The Politics behind G20 “Family” Photo and Statement on Ebola

Brisbane, Australia, Nov. 15, 2014, –There was plenty of distance between Tony Abbott and Vladimir Putin when world leaders lined up for the traditional G20 “family” photo.

THE bellicose Russian leader was positioned in the front far right-hand corner, with South African President Jacob Zuma on his left.

There was no repeat of the awkward arrangement at the APEC meeting in Beijing earlier this week when the prime minister was lined up one row above and behind Mr Putin, leaving Mr Abbott staring morosely at his leader colleague.

Mr Abbott hadn’t yet delivered on his promise to “shirt-front” Mr Putin over Russia’s suspected involvement in MH17 disaster, which killed 298 including 38 Australians, so the placement was especially tense.

This time Mr Abbott had the diplomatic upper hand – so to speak – because Australia holds the current G20 presidency.

He was front row and centre for the official G20 snap, flanked by top-two trading partners – China and Japan.

The leaders of Canada, Indonesia, UK and India – with whom Mr Abbott has good relationships – stood shoulder to shoulder behind him.

The G20 leaders later had a working dinner at the Queensland Art Gallery on Saturday, before kicking off the nitty-gritty of the economic summit on Sunday.

G20 Leaders’ Brisbane Statement on Ebola

We are deeply concerned about the Ebola outbreak in Guinea, Liberia and Sierra Leone and saddened by the suffering and loss of life it is inflicting. We are mindful of the serious humanitarian, social and economic impacts on those countries, and of the potential for these impacts to spread.

The governments and people of Guinea, Liberia and Sierra Leone are making tremendous efforts to fight the outbreak, with the support of the African Union and other African countries. We commend the brave
service of health care and relief workers. We also applaud the contributions of countries worldwide, the United Nations (UN) and its bodies such as the World Health Organization (WHO), international and regional organisations and financial institutions, non-governmental and religious organisations, and the private sector. We fully support the UN Mission for Ebola Emergency Response’s ongoing work to harness capacity to stop the outbreak, treat the infected, ensure essential services, preserve stability and prevent further outbreaks and urge that it act swiftly to achieve these objectives.

G20 members are committed to do what is necessary to ensure the international effort can extinguish the outbreak and address its medium-term economic and humanitarian costs. We will work through bilateral, regional and multilateral channels, and in partnership with non-governmental stakeholders. We will share our experiences of successfully fighting Ebola with our partners, including to promote safe conditions and training for health care and relief workers. We will work to expedite the effective and targeted disbursement of funds and other assistance, balancing between emergency and longer-term needs.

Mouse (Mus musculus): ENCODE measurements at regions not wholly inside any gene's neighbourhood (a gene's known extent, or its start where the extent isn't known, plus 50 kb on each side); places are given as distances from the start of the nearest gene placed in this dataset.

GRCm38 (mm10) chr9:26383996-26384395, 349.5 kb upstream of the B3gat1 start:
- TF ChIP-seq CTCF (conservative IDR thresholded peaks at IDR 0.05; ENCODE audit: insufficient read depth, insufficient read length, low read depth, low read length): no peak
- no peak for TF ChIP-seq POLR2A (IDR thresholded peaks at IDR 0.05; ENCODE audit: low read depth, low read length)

We invite those governments that have yet to do so to join in providing financial contributions, appropriately qualified and trained medical teams and personnel, medical and protective equipment, and medicines and treatments. While commending ongoing work, we urge greater efforts by researchers, regulators and pharmaceutical companies to develop safe, effective and affordable diagnostic tools, vaccines and treatments. We call upon international and regional institutions, civil society and the private sector to work with governments to mitigate the impacts of the crisis and ensure the longer-term economic recovery.

In this regard, we urge the World Bank Group (WBG) and International Monetary Fund (IMF) to continue their strong support for the affected countries and welcome the IMF’s initiative to make available a further $300 million to stem the Ebola outbreak and ease pressures on Guinea, Liberia and Sierra Leone, through a combination of concessional loans, debt relief, and grants. We ask the IMF and WBG to explore new, flexible mechanisms to address the economic effects of future comparable crises.

This outbreak illustrates the urgency of addressing longer-term systemic issues and gaps in capability, preparedness and response capacity that expose the global economy to the impacts of infectious disease.

G20 members recommit to full implementation of the WHO’s international Health Regulations (IHR). To this end, and in the context of our broader efforts to strengthen health systems globally, we commit to support others to implement the IHR and to build capacity to prevent, detect, report early and rapidly respond to infectious diseases like Ebola. We also commit to fight anti-microbial resistance. Interested G20 members are supporting this goal through initiatives to accelerate action across the Economic Community of West African States and other vulnerable regions and will report progress and announce a time frame by May 2015 at the World Health Assembly.

We invite all countries to join us in mobilising resources to strengthen national, regional and global preparedness against the threat posed by infectious diseases to global health and strong, sustainable and balanced growth for all. We will remain vigilant and responsive.